|Title:||Runway overrun, Douglas DC-9-32, Savannah, February 28, 1996|
|Micro summary:||This Douglas DC-9-32 overran the runway on landing.|
|Event Time:||1996-02-28 at 1645 EST|
|Publishing Agency:||National Transportation Safety Board (NTSB)|
|Site of event:||Savannah, GA|
|Departure:||Hartsfield-Jackson Atlanta International Airport, Atlanta, Georgia, USA|
|Destination:||Hilton Head International Airport, Savannah, Georgia, USA|
|Airplane Type(s):||Douglas DC-9-32|
|Type of flight:||Revenue|
NTSB short summary:
the copilot's misjudgment of the landing touchdown point, and the pilot-in-command's inadequate supervision.
The flight was issued radar vectors for a visual approach to runway 36. The before landing checklist was completed, and all aircraft systems were operational for the landing. The flight crew reported that the airplane touched down approximately 2,500 feet from the threshold of the 7003 foot long concrete runway. During the landing roll, the first officer, who was flying the airplane, applied normal braking, but the airplane did not decelerate as expected. When the captain realized that the airplane was not decelerating, he took the flight controls and applied heavy braking; again, there was no noticeable deceleration. The airplane rolled off the departure end of runway 36 and stopped in approximately a foot of mud. A review of flight data recorder landing data revealed that the aircraft touchdown airspeed was 127 knots indicated airspeed. After touchdown, the airplane rolled 2500 feet before coming to a full stop 43 seconds later. According to the DC-9 aircraft operating manual, the target touchdown point is 1000 feet from the runway threshold. A witness reported that the airplane touched down approximately 4000 feet from the threshold. The prescribed landing airspeed for this flight was 127 knots.
NTSB factual narrative text:
HISTORY OF FLIGHT
On February 28, 1996, at 1645 eastern standard time, a McDonnell Douglas DC-9-32 N936VV, operated as ValuJet flight 524, rolled off the departure end of runway 36 during a full stop landing at the Savannah international airport in Savannah, Georgia. The scheduled, domestic, passenger flight operated under the provisions of Title 14 CFR Part 121 and instrument flight rules. Visual weather conditions prevailed at the time of the incident. The airplane was not damaged, and none of the flight crew or passengers on board the flight were injured. The flight departed Atlanta, Georgia, at 1555.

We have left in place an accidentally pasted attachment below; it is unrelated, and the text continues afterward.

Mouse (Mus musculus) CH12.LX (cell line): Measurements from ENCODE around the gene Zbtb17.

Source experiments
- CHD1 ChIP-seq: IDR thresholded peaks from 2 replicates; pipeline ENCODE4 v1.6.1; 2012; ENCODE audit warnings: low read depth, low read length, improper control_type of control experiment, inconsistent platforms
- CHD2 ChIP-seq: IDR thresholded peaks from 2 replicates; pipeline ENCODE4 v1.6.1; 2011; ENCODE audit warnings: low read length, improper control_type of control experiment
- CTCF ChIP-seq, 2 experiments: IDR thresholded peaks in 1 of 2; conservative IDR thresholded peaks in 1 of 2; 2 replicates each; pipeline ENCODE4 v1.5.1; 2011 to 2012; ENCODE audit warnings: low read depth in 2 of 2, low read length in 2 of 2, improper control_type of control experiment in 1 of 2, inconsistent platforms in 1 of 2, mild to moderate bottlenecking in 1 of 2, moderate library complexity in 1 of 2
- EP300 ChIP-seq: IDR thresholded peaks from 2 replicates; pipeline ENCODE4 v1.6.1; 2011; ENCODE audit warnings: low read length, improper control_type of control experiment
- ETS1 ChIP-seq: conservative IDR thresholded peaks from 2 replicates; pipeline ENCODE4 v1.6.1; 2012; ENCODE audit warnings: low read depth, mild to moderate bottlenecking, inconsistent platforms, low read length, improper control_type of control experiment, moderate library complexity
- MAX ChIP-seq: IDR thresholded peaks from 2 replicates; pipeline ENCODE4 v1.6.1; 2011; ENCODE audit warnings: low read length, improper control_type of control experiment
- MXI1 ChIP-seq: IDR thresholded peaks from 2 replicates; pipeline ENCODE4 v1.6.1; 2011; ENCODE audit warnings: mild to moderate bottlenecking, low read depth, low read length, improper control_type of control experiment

Upon arriving in Savannah, Savannah Approach issued the flight vectors for a visual approach to runway 36. The flight crew used the ILS runway 36 approach procedure as a backup for the visual approach. According to the captain, the before landing checklist was completed as the airplane turned onto the base leg of the traffic pattern. All aircraft systems were operational for the landing, and wing flaps were lowered to 50 degrees. According the flight crew, when the airplane was 600 feet above the ground, it was on the glide slope and on course; the indicated airspeed was Vref +10.knots until the airplane reached the runway threshold.
According to the flight crew, as the airplane reached the runway threshold, the first officer initiated a flare and power reduction from the stabilized approach. The airplane "floated" longer than anticipated and touched down approximately 2,500 feet from the threshold of the 7,003 foot long concrete runway. The first officer, who was flying the airplane, applied normal braking, but the airplane did not decelerate as expected. When the captain realized that the airplane was not decelerating, he took the flight controls and applied heavy braking; again, there was no noticeable deceleration. The airplane rolled off the departure end of runway 36 and stopped in approximately a foot of mud; the runway surface was dry.
Information on the airplane is included in this report on page 2 of this factual report under the data field labeled "Aircraft Information".